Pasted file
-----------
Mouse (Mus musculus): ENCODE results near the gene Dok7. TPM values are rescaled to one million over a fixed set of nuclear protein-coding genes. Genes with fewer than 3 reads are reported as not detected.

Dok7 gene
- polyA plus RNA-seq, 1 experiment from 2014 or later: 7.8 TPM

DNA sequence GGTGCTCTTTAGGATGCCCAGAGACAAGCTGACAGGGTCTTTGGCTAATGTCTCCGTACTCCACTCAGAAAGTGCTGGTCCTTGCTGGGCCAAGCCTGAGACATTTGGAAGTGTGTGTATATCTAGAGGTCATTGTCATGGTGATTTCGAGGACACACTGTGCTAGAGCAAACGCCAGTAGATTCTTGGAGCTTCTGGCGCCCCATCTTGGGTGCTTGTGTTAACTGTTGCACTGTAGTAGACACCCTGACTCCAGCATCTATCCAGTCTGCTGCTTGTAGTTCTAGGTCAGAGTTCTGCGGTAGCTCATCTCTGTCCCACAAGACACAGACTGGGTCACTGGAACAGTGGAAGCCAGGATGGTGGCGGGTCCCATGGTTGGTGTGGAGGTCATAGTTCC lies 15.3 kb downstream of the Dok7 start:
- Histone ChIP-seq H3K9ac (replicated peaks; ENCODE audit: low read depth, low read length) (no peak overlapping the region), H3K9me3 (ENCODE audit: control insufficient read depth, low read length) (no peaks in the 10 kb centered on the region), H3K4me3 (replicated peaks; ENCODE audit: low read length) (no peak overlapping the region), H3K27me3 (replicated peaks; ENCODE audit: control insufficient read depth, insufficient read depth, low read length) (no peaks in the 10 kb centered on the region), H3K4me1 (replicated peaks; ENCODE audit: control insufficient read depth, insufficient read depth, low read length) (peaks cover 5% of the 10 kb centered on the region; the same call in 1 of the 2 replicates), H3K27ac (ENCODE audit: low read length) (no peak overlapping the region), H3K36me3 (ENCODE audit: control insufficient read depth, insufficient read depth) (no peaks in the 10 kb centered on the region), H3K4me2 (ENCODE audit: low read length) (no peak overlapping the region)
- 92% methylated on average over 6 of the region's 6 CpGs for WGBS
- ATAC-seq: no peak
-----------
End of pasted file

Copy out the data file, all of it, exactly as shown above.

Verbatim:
Mouse (Mus musculus): ENCODE results near the gene Dok7. TPM values are rescaled to one million over a fixed set of nuclear protein-coding genes. Genes with fewer than 3 reads are reported as not detected.

Dok7 gene
- polyA plus RNA-seq, 1 experiment from 2014 or later: 7.8 TPM

DNA sequence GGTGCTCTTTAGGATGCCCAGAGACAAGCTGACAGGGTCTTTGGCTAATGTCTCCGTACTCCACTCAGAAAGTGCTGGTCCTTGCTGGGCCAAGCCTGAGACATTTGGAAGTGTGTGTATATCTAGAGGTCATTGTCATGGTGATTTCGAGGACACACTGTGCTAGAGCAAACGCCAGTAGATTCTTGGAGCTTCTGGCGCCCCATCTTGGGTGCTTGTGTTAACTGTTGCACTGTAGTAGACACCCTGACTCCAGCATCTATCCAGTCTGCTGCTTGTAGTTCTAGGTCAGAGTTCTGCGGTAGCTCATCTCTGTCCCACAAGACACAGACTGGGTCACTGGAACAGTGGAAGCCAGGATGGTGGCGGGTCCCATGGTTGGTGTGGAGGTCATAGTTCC lies 15.3 kb downstream of the Dok7 start:
- Histone ChIP-seq H3K9ac (replicated peaks; ENCODE audit: low read depth, low read length) (no peak overlapping the region), H3K9me3 (ENCODE audit: control insufficient read depth, low read length) (no peaks in the 10 kb centered on the region), H3K4me3 (replicated peaks; ENCODE audit: low read length) (no peak overlapping the region), H3K27me3 (replicated peaks; ENCODE audit: control insufficient read depth, insufficient read depth, low read length) (no peaks in the 10 kb centered on the region), H3K4me1 (replicated peaks; ENCODE audit: control insufficient read depth, insufficient read depth, low read length) (peaks cover 5% of the 10 kb centered on the region; the same call in 1 of the 2 replicates), H3K27ac (ENCODE audit: low read length) (no peak overlapping the region), H3K36me3 (ENCODE audit: control insufficient read depth, insufficient read depth) (no peaks in the 10 kb centered on the region), H3K4me2 (ENCODE audit: low read length) (no peak overlapping the region)
- 92% methylated on average over 6 of the region's 6 CpGs for WGBS
- ATAC-seq: no peak